It's why the relentless rise of house prices and low interest rates are so important. The (ludicrous) perception people have of personal success based on the value of their home is a trump card for the Remain campaign. 

  • Like 1

Share this post


Link to post
Share on other sites

Doesn't suggest much passion over the sovereignty issue nor immigration if £1.92 a week can swing the result to this from 50/50.

More house prices and the like as you say @Dougal.

 

Edited by scottish skier
  • Like 1

Share this post


Link to post
Share on other sites
8 minutes ago, scottish skier said:

Doesn't suggest much passion over the sovereignty issue nor immigration if £1.92 a week can swing the result to this from 50/50.

More house prices and the like as you say @Dougal.

 

Not looking good for 'Leave' is it? I would've expected a close race up until the vote then a strong result for 'Remain' when the pub talk evaporates in the sober atmosphere of the polling station as happened in Scottish indyref 1.

  • Like 1

Share this post


Link to post
Share on other sites
1 hour ago, Dougal said:

As with any opportunity to change, those people with most to lose are most likely to resist. I always think that these things get tied in to individual's happiness (or lack of it) resulting from the outcome of their life choices. People who have buggered up their life tend to want to 'lash out' and disrupt the status quo - messing things up for those who they see as successful I guess.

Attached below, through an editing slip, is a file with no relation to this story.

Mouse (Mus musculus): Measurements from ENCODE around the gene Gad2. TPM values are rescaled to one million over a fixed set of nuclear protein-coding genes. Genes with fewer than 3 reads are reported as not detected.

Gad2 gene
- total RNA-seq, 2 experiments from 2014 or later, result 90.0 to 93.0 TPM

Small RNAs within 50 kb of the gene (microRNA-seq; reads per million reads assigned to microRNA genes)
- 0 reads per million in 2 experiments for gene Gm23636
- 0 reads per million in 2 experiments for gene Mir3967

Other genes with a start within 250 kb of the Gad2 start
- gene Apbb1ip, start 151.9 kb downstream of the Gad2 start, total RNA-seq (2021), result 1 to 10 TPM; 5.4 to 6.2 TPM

It's why the relentless rise of house prices and low interest rates are so important. The (ludicrous) perception people have of personal success based on the value of their home is a trump card for the Remain campaign. 

So Mr successful you see 50% of the electorate as unhappy losers then.  That snobbish attitude fits in so perfectly with the remain camp.

  • Like 1

Share this post


Link to post
Share on other sites
10 minutes ago, kent said:

So Mr successful you see 50% of the electorate as unhappy losers then.  That snobbish attitude fits in so perfectly with the remain camp.

Yes, that's exactly what I was saying. Thanks for summing it up for me.

  • Like 4

Share this post


Link to post
Share on other sites

Sorry but you got burnt Kent. You have to see the funny side of that.. if only to lighten the mood a bit :-)

Share this post


Link to post
Share on other sites
3 hours ago, The PIT said:

Too be honest Im not not aware of a single person who wants to stay in Europe. Everyone I know if they vote is voting out.

Just the same as in the last GE when UKIP supporters claimed that everyone they knew was voting UKIP. It didn't pan out that way. Similarly, everybody I know wanted the Tories out, but somebody voted for them!

  • Like 2

Share this post


Link to post
Share on other sites
14 minutes ago, SP1986 said:

Sorry but you got burnt Kent. You have to see the funny side of that.. if only to lighten the mood a bit :-)

No funny side at all he condemned himself as a snob and as for your earlier post as knowing the voting intentions of 5 people you really should get out more and increase your circle of friends.

Share this post


Link to post
Share on other sites

There are two distinct types of 'loser' IMO: those of us that, due to a million and one circumstances, both within and outwith our control, will never be among the top echelons - 1% is 1% after all; and then there are those who are so driven by their sense of 'failure' that they devote their entire lives looking for someone-else to blame...ATM, the EU is the scapegoat of choice?

As far as I'm concerned, blaming immigrants, Muslims, pinkos, lefties, bankers et. al., will not make my Asperger's disappear. And neither will a Brexit!:D

Edited by Ed Stone
  • Like 1